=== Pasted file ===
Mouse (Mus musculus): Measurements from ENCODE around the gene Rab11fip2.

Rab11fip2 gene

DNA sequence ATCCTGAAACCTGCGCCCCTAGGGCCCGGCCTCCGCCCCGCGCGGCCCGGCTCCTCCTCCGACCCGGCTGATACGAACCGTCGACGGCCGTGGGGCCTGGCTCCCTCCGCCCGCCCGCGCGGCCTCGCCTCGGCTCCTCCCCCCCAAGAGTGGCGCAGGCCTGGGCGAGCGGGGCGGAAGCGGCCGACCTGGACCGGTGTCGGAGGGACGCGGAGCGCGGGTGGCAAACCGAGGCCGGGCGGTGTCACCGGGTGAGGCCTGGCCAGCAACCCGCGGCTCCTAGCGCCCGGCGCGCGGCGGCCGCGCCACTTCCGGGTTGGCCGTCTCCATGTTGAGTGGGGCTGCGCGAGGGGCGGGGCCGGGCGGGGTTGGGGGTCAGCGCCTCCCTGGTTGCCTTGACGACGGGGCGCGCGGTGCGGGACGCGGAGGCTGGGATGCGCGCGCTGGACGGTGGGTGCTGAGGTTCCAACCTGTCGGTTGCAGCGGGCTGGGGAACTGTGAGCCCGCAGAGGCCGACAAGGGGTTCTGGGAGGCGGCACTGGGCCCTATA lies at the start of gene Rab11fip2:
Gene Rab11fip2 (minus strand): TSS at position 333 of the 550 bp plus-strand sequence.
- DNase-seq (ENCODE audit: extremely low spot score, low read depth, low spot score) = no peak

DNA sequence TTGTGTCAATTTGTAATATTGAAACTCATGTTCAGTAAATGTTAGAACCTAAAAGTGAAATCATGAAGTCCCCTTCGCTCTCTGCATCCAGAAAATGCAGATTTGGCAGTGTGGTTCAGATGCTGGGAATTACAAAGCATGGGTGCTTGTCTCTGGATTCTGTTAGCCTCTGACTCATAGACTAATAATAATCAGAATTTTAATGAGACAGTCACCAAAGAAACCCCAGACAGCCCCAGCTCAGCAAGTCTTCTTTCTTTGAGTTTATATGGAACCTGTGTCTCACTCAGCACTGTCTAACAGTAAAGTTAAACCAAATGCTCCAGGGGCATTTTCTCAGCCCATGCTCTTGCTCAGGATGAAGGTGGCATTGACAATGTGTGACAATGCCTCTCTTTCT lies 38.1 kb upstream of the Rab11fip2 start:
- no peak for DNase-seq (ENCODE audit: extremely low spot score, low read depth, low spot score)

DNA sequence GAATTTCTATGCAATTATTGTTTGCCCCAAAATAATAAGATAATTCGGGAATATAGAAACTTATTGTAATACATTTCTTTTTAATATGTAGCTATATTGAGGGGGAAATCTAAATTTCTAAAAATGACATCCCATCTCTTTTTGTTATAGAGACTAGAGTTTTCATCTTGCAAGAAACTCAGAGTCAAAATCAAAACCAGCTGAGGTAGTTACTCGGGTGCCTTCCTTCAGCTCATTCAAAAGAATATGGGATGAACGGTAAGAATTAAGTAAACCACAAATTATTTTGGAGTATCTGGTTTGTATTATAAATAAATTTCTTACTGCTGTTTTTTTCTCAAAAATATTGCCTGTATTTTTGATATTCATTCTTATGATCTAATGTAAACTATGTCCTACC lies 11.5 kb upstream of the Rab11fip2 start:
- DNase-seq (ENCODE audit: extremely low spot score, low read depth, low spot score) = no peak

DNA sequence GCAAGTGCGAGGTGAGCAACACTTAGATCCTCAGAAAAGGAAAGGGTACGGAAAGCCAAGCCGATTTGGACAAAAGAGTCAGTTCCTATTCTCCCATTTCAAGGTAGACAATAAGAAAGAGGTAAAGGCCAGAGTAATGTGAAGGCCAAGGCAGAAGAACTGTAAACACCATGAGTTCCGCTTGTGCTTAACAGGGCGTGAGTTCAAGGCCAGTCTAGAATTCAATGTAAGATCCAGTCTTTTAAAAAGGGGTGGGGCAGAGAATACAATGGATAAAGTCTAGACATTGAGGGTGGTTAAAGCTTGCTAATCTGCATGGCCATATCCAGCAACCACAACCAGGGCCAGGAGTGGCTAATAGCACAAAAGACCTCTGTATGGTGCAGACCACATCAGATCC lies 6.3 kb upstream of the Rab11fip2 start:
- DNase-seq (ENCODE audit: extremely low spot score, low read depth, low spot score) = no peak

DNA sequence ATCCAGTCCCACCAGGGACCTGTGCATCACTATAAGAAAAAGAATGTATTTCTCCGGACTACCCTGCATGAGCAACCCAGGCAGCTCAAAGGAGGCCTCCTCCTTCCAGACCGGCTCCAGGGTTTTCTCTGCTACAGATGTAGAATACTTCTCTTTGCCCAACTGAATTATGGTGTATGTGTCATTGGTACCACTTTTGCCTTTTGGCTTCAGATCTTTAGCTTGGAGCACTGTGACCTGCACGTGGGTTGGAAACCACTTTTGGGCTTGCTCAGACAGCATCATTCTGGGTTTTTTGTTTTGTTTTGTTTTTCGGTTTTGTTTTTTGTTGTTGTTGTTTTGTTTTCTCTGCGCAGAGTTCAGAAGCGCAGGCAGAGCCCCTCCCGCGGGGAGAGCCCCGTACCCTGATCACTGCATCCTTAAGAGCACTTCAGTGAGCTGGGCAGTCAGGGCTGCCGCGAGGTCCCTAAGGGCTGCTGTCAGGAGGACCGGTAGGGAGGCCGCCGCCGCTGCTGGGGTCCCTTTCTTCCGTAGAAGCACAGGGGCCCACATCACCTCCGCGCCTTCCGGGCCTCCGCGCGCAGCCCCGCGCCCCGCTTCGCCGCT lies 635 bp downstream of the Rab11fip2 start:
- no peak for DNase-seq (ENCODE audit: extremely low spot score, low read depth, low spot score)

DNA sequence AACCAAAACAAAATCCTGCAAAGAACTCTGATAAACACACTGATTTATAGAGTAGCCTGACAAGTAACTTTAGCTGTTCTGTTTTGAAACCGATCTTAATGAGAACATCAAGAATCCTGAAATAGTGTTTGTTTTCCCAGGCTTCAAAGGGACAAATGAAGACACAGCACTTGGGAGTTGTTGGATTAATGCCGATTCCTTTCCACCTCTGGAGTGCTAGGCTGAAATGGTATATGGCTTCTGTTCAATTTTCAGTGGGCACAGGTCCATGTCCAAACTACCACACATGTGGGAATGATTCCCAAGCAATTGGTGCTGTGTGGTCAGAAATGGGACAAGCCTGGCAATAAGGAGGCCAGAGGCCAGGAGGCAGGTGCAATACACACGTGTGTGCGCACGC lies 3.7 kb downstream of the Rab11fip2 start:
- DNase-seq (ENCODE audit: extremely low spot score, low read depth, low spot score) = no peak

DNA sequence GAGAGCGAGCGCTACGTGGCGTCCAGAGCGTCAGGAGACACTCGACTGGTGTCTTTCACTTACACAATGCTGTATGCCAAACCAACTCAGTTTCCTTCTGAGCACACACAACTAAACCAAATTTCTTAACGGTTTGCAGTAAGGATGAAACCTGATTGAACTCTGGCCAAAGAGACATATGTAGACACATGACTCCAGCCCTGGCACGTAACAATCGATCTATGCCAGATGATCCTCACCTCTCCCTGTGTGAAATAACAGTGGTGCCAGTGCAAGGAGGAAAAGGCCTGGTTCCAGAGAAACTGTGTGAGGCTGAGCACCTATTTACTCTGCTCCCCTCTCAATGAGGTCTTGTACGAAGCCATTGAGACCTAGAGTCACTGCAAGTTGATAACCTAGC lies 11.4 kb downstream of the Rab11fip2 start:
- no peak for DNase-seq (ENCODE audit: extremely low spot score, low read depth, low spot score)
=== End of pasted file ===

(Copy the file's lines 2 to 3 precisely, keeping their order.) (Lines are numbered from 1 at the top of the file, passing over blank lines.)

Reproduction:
Rab11fip2 gene

DNA sequence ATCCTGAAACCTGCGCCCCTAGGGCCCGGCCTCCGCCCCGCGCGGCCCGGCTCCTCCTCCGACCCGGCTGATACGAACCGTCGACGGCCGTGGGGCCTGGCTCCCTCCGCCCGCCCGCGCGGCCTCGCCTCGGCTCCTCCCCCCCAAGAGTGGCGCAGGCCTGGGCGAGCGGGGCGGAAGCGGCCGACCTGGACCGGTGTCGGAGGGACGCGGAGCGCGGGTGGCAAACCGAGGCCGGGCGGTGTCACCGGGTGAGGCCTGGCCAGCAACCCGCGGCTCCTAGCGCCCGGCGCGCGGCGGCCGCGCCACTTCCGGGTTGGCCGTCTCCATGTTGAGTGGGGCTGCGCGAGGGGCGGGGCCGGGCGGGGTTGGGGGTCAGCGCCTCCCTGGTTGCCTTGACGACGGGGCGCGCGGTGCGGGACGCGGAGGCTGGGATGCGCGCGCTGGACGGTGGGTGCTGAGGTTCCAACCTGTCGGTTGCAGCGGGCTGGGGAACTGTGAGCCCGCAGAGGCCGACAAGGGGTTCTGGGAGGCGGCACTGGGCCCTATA lies at the start of gene Rab11fip2: